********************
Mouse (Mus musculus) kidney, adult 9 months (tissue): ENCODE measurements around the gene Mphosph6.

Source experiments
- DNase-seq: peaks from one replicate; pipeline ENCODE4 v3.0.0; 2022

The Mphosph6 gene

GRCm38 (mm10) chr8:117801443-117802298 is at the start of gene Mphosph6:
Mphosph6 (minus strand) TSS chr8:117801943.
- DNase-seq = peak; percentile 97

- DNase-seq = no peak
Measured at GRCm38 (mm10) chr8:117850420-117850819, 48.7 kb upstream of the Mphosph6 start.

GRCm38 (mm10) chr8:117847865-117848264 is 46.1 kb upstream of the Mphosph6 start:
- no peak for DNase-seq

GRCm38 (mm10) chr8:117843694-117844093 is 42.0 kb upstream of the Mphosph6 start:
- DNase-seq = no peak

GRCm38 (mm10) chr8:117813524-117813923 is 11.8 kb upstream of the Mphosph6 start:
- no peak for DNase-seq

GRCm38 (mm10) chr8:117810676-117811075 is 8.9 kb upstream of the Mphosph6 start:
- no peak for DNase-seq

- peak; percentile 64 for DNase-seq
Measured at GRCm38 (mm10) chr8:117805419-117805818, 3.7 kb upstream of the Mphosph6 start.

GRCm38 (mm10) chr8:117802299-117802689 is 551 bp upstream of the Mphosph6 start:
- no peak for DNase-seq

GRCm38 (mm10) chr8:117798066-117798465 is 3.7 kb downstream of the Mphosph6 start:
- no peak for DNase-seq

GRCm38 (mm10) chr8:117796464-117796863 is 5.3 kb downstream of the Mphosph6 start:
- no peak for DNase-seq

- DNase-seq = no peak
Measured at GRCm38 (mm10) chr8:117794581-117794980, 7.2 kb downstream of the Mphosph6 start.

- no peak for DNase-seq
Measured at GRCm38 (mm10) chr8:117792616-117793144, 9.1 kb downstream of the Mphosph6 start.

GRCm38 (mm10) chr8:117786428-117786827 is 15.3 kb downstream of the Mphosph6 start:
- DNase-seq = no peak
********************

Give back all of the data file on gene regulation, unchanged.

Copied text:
Mouse (Mus musculus) kidney, adult 9 months (tissue): ENCODE measurements around the gene Mphosph6.

Source experiments
- DNase-seq: peaks from one replicate; pipeline ENCODE4 v3.0.0; 2022

The Mphosph6 gene

GRCm38 (mm10) chr8:117801443-117802298 is at the start of gene Mphosph6:
Mphosph6 (minus strand) TSS chr8:117801943.
- DNase-seq = peak; percentile 97

- DNase-seq = no peak
Measured at GRCm38 (mm10) chr8:117850420-117850819, 48.7 kb upstream of the Mphosph6 start.

GRCm38 (mm10) chr8:117847865-117848264 is 46.1 kb upstream of the Mphosph6 start:
- no peak for DNase-seq

GRCm38 (mm10) chr8:117843694-117844093 is 42.0 kb upstream of the Mphosph6 start:
- DNase-seq = no peak

GRCm38 (mm10) chr8:117813524-117813923 is 11.8 kb upstream of the Mphosph6 start:
- no peak for DNase-seq

GRCm38 (mm10) chr8:117810676-117811075 is 8.9 kb upstream of the Mphosph6 start:
- no peak for DNase-seq

- peak; percentile 64 for DNase-seq
Measured at GRCm38 (mm10) chr8:117805419-117805818, 3.7 kb upstream of the Mphosph6 start.

GRCm38 (mm10) chr8:117802299-117802689 is 551 bp upstream of the Mphosph6 start:
- no peak for DNase-seq

GRCm38 (mm10) chr8:117798066-117798465 is 3.7 kb downstream of the Mphosph6 start:
- no peak for DNase-seq

GRCm38 (mm10) chr8:117796464-117796863 is 5.3 kb downstream of the Mphosph6 start:
- no peak for DNase-seq

- DNase-seq = no peak
Measured at GRCm38 (mm10) chr8:117794581-117794980, 7.2 kb downstream of the Mphosph6 start.

- no peak for DNase-seq
Measured at GRCm38 (mm10) chr8:117792616-117793144, 9.1 kb downstream of the Mphosph6 start.

GRCm38 (mm10) chr8:117786428-117786827 is 15.3 kb downstream of the Mphosph6 start:
- DNase-seq = no peak